I met up this past weekend in Memphis for a weekend of BBQ competition and poker playing with ITH stalwart NukeDuke and his far too good for him spouse, Leigh_Leigh. If you have a weak stomach for serious drunken debauchery, stop reading now. I’m not talking about a few too many light beers drunken debauchery, I’m talking about a tale that would make a sailor blush. Things that should only be attempted by a select few frat boys or younger people with extremely capable livers. Things that the four of us should not have attempted. I’ll not bore you with tales of transportation gone awry. Suffice it to say that every single encounter with anyone in the travel business was a disaster in one way or another. Can’t get on this flight, lost that reservation, no name on the fancy name-in-lights board at Hertz, hotel shuttles gone amuck — you name it, it went wrong. We did meet a charming young lady from New Orleans who was so absolutely hammered that she was actually ejected from a plane bound for Las Vegas before it could take off. I believe that it was our shared eyerolls at this unfortunate young woman that doomed us later on. We did manage to get ourselves settled into a room in downtown Memphis and called for Nuke who arrived promptly to ferry us to the BBQ scene in his auto. A bit more promptly than we were prepared for, so we made them wait while we finished a few bites of lunch and Suited did whatever it is that women do in the restroom for days at a time. We were planning to walk back to the hotel, so Nuke and his brother-in-law drove in random circles en route to the BBQ place, pointing out areas of touristic interest along the way. At this point, I must tell you how awesome it was to have connections at the BBQ competition. Much of the festivities center around the private parties that each team holds in their own booth. Thanks to Nuke and Leigh, we were invited for backstage access to Leigh’s brother’s booth. He was a charming and convivial host, pouring drinks for us as soon as we arrived. Within a few minutes, we were introduced to his next door neighbor, who had a booth of her own. She happily invited us to crash at her booth and gave us directions and the secret password to get past the security. These booths were not ordinary stalls. You have no doubt attended some outdoor event where people set up large tents to gather under. There was some of that, but there were also high-rise skyscrapers with three floors of scaffolding and live music, elaborate decorations, full bars and, of course, giant smoke-belching BBQ setups. The neighbor’s booth was one of the high-rise variety. As we set out to explore the vast site, our host poured us all margaritas for the road. Eying our 16 ounce cups full of margaritas, he pronounced them inadequate for the long walk we were facing and poured a liter or so of extra margaritas into an empty booze bottle so that we would not get parched as we wandered along the BBQ pathways. After we walked a short distance, Nuke unexpectedly ran into his cousin, who was in town to visit and party and we now had backstage access to three tents. Score! I should have realized that any party that starts with a liter of margaritas is likely to end badly. There are things that happened that I dare not tell you, there are things that happened that I do not remember and there are things that I remember that did not happen. I will tell you that I believe that I drank every kind of alcohol that is made at some point or another. I had Buds from a giant metal trough and fine Scotch whiskey, jello shooters and full cups of Bourbon, lithesome girls dancing on the bar tilted my head back and poured some sugary rum concoction down my gaping maw. I probably had moonshine and muddy Mississippi river water. If you held it up to me, I would probably have drank it. I don’t think I have been that drunk since college. I don’t think I will ever get that drunk again in my life. There was dancing, earnest and serious conversation about poker, jobs and life, knocking over of tables, violent expulsion of stomach contents (not by me!) pink cowboy hats with rhinestone tiaras (worn by everyone — including people we did not know). Fortunately, Nuke and Leigh seem to have forgiven us for our bad behavior since they were willing to hang out with us the next day. I cannot believe how lucky we were to hook up with them. We would not have had one tenth as much fun without them and probably not even one hundredth as much booze. There is more to say about the BBQ proper, but you guys probably don’t really care and I do have some token poker content to share. The four us got up early and felt super-energetic the next day, so we met for breakfast around 2:00pm. After a sluggish start and about 10 cokes and/or coffees, some greasy food and a really bad waitress, we wandered through the BBQ to watch the judging and what not and then took off for Tunica, MS. We selected the Horseshoe as our room of choice and Nuke immediately settled into a 10/20 game. He snagged rockets in the first hand in his big blind, bombed in bets all the way down and got paid to the river. It was a fine start. I listed for the 20/40 game and the 10/20 game for good measure. The women arranged dinner at an excellent steakhouse (truly first-rate). Unfortunately, the only available time was 20 minutes from when I was seated, but we dealt with it. After some maneuvering to protect our seats for the longest possible time, we hoofed it to dinner. The steakhouse featured mutant versions of everything — shrimp the size of cats, baked potatoes the size of basketballs (this particularly troubled Suited, who seemed to think it might turn her into PotatoWoman or something). The food was quite good and helped to turn the corner for me and make me feel human or nearly so. We timed it perfectly and arrived in the poker room just as the floor was preparing to rack up our chips. There was some grumbling when I played about 4 hands and was offered a seat in the 20/40 game. I moved over there and found a shockingly soft game. There was a husband and wife who did not seem troubled by any fancy book learning on poker and the usual array of B&M players who think they are masters of the game. The only bad thing was that they all knew each other very well, so they had a few advantages I did not. It was pretty easy to figure out who had what reputation by watching closely and I got into the rhythm pretty quickly. With lots of action, especially pre-flop and on the flop, it was easy to lose $200 at a time if you went to showdown. I lost a fat pot with QQ to Aces-up when he rivered an Ace to pass me and dropped a number of small pots and stole one or two. I was down about $400, when I caught a flopped two pair with AJ and got a ton of action from an Ace-rag player who had a worse two pair. I then started to figure out whose blinds to target and chopped up a gain of about $600 at my peak. I then went cold, mostly missing flops and big draws and fell down about $200 after a few hours. The table got short and I stopped chopping (they all seemed to be fine with it, since we were short-handed). They mostly played very bad short-handed, like most live players. They also didn’t like it and one by one, they started to wander around the casino until there were just two of us left. He agreed to play heads-up and I was steamrolling his nicely, when the floor ruined my fun by finding him a new game to play. Heads-up was awesome, because the house stopped taking rake and he had absolutely no answer for my aggression heads-up. I won about $500 heads-up and was up $100 or so when I ran out of people to play. They took me back to Nuke’s 10/20 table and I finished the night there. The 10/20 game was actually much tougher than the 20/40 game and I got involved in too many pots and was feeling the effects of last night’s heavy schedule of drinking and excused myself around midnight down $75 for the night. Fortunately, Suited was dominating the $4/$8 game and more than covered my losses, so we cashed out up a few bucks. I forget the exact total, but it was more than enough to cover our elaborate dinner. We said our goodbyes and limped home, exhausted but well-fed and in need of a liver transplant. Nuke and Leigh were the absolute nuts — we had the best time we’ve had in years, thanks to their local connections and charming company. We’re thinking of making it an annual event (but don’t tell them yet).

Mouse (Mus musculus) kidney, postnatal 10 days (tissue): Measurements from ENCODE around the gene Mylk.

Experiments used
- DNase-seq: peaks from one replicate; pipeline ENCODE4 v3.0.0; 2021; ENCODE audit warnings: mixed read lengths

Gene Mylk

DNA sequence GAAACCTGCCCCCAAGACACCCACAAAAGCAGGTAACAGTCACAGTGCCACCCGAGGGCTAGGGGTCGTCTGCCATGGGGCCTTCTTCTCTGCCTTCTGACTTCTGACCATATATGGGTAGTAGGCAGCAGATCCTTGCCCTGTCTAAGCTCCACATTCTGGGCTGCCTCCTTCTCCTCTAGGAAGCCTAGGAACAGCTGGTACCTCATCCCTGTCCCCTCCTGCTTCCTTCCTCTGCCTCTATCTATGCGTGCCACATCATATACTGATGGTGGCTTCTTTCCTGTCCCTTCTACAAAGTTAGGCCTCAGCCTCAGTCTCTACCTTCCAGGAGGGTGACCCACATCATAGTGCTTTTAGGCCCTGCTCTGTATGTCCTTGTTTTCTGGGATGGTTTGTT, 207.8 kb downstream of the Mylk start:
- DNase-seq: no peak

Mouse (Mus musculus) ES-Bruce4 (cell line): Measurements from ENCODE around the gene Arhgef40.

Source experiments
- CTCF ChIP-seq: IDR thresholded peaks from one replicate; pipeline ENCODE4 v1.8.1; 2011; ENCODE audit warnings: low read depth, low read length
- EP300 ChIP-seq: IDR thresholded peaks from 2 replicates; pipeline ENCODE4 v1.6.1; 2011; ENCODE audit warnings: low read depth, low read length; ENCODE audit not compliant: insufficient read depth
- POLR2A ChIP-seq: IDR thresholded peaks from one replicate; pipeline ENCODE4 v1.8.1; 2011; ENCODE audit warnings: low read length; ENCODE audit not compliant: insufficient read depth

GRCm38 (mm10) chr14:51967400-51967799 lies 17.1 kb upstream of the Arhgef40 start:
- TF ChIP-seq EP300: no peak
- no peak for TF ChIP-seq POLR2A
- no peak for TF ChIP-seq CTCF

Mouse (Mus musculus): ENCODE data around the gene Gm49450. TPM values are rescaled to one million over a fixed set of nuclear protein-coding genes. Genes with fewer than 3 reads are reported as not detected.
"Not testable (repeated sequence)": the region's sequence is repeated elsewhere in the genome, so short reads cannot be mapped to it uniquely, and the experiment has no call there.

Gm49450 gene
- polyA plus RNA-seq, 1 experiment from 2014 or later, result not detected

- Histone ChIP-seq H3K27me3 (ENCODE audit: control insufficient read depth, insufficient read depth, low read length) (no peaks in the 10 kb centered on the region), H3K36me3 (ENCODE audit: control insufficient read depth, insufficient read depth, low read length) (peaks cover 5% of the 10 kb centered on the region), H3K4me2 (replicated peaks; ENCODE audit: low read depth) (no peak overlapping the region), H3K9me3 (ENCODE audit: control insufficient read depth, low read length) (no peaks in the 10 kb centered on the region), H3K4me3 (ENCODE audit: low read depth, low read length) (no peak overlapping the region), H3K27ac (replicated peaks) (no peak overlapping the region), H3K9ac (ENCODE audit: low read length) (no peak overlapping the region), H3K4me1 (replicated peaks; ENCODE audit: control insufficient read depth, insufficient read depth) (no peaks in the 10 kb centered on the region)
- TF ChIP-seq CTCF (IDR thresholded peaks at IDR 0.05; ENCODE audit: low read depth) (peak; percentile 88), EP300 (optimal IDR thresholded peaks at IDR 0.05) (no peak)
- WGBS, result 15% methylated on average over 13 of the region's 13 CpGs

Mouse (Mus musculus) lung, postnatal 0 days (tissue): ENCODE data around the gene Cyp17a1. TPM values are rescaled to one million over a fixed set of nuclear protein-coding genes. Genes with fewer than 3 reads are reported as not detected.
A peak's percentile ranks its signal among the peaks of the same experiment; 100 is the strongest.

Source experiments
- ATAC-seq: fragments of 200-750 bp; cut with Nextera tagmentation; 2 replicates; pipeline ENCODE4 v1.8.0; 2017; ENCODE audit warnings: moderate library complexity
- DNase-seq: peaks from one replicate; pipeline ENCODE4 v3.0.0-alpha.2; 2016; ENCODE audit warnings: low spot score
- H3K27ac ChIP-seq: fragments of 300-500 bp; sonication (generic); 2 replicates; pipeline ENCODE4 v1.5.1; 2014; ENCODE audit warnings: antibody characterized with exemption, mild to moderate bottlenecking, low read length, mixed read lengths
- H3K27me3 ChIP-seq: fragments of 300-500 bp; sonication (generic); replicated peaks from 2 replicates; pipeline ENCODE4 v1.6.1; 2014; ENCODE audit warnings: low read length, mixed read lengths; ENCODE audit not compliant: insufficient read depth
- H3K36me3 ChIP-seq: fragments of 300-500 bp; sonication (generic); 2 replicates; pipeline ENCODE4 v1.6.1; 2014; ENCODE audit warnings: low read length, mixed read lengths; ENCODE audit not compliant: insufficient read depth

LOL Donkaments turns into cash for kids